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Fibrin glue-assisted glaucoma drainage device surgery
  1. M Y Kahook1,
  2. R J Noecker2
  1. 1Department of Ophthalmology, University of Colorado Health Sciences Center, Rocky Mountain Lions Eye Institute, Colorado, USA
  2. 2UPMC Eye Center, Eye and Ear Institute, University of Pittsburgh School of Medicine, Pittsburgh, Pennsylvania, USA
  1. Correspondence to: M Y Kahook Department of Ophthalmology, University of Colorado Health Sciences Center, Rocky Mountain Lions Eye Institute, 1675 N Ursula Lane, PO Box 6510, Mail Stop F-731, Aurora, CO 80045, USA;Malik.kahook{at}


Aim: To describe the use of fibrin glue as a suture substitute for portions of glaucoma drainage device (GDD) surgery.

Methods: Retrospective non-randomised case–control study reviewing 28 consecutive cases of GDD implantation using traditional suture material compared with 14 consecutive cases of GDD implantation using Tisseel fibrin glue (Baxter AG, Vienna, Austria) for portions of the procedure. The fibrin glue was used to close the conjunctiva, secure the pericardium patch graft and secure the tube to the sclera. Three-month follow-up data for each group as well as data on operating times, postoperative conjunctival inflammation, drugs used for glaucoma and intraocular pressure (IOP) were evaluated. Statistical analysis was carried out using analysis of variance.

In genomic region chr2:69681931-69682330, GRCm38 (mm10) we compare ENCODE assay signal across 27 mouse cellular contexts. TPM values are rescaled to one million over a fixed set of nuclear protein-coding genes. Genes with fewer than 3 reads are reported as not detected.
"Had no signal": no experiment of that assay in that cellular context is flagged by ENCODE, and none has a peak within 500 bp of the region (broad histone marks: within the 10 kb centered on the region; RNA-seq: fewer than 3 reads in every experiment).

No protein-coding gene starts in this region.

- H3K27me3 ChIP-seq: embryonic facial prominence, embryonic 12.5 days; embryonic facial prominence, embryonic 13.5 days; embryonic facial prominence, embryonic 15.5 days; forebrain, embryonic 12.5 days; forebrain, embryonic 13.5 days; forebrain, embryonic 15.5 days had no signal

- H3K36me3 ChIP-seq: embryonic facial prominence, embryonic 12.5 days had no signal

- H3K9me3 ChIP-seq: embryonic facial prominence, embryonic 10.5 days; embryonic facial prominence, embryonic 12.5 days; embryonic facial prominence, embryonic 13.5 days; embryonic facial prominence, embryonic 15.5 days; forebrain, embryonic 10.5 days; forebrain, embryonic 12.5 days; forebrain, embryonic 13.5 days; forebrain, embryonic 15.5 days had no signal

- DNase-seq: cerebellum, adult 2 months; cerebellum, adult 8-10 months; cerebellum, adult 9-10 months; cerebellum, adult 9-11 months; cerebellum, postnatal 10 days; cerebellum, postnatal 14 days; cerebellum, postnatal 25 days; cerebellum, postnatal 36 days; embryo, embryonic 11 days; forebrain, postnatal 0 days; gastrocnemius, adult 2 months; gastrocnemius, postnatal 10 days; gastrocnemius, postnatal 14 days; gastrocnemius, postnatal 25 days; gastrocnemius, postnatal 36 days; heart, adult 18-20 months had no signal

Results: The mean (SD) age of the patients in the suture group (17 men and 11 women) was 56.6 (10.5) years and that in the Tisseel-assisted group (8 men and 6 women) was 54.7 (8.6) years (p = 0.56). No significant differences were observed in IOP levels at any time point between the two groups. No significant differences were found for the need for postoperative glaucoma drops or postoperative complication rates in both groups. Conjunctival inflammation was more pronounced in the suture group (p = 0.002) using a standard scale for comparison. The mean (SD) time of surgery was significantly less for the Tisseel-assisted group, 15.0 (3.11) min, than for the suture group, 25.93 (4.04) min (p<0.001).

Conclusions: Tisseel fibrin glue seems to be a safe substitute for some of the sutures used in GDD surgery. Use of Tisseel seems to have no effect on IOP control or complications, whereas it considerably improved postoperative conjunctival inflammation and reduced time of surgery. Further studies are needed to better understand the role of fibrin glue in GDD implantation.

  • GDD, glaucoma drainage device
  • IOP, intraocular pressure